The facility would bring upwards of 20 jobs once it’s fully operational, White said. The storage building would be a single large building with individual storage units inside. Customers would have to have an access code and card to enter. Security cameras would be placed at each entrance and around the property. The RV parking lot would be hidden from view from Green Mount Road by the storage building and from the neighborhood by tall, densely growing trees, which would also block light, White said.
The facility would also fill a gap in services in the region, White added. At least one nearby climate controlled self-storage facility has a wait-list, White said.
“Right now there is nothing like this in the St. Louis-metropolitan area,” White said. “And it will be priced in a manner that someone with an old piece of junk won’t be willing to pay the prices we will charge to park their vehicle there.”
The village would have to approve a special-use permit in addition to the zoning change. The Shiloh Planning Commission will consider the application at their 6:30 p.m. meeting Nov. 13 at the Shiloh Municipal Building, located at 1 Park Dr.
Mayor James Vernier declined to comment for this story, deferring to the Planning Commission to make a recommendation to the village board. Municipalities are required by law to consider applications for zoning changes submitted by developers, even if there is public opposition.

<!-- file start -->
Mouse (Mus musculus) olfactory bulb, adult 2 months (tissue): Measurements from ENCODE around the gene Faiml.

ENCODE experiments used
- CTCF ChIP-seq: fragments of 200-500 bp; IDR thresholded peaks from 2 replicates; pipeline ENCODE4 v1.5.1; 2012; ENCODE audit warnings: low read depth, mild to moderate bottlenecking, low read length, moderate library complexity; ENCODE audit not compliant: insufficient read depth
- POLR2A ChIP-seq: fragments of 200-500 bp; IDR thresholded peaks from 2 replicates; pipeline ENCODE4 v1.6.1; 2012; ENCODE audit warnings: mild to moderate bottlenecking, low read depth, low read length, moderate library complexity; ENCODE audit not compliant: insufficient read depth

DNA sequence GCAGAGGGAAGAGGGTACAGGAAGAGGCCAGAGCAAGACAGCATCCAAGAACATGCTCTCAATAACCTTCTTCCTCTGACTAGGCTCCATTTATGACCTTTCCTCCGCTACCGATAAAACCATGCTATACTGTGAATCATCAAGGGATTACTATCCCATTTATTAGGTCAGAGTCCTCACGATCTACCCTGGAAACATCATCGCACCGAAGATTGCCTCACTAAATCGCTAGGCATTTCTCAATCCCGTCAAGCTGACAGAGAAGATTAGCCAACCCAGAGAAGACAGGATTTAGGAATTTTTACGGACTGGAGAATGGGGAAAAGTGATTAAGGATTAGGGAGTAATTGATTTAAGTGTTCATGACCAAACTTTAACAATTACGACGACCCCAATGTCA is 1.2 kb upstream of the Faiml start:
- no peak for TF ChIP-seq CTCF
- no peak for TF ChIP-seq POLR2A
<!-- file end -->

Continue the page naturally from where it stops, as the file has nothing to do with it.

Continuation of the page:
As of Wednesday morning, more than 140 individuals have signed an online petition against the development, though several petitioners were not from Shiloh.
The Planning Commission nixed a proposed gas station near the entrance to the neighborhood in March 2016.
At least one promise for Wingate has come true, Cugier says. Wingate Elementary School opened in August 2015.
The Mascoutah School District general fund covers $2 million annual payments on $26 million in bonds for the school, which is located in Shiloh on the western boundary of the district.
Certainly the business part of it has not developed out as we would have hoped it would to provide more TIF revenue.
Mascoutah School District Superintendent Craig Fiegel
A tax increment financing district at Wingate would ideally generate enough revenue to make the annual bond payment, says Mascoutah School District Superintendent Craig Fiegel.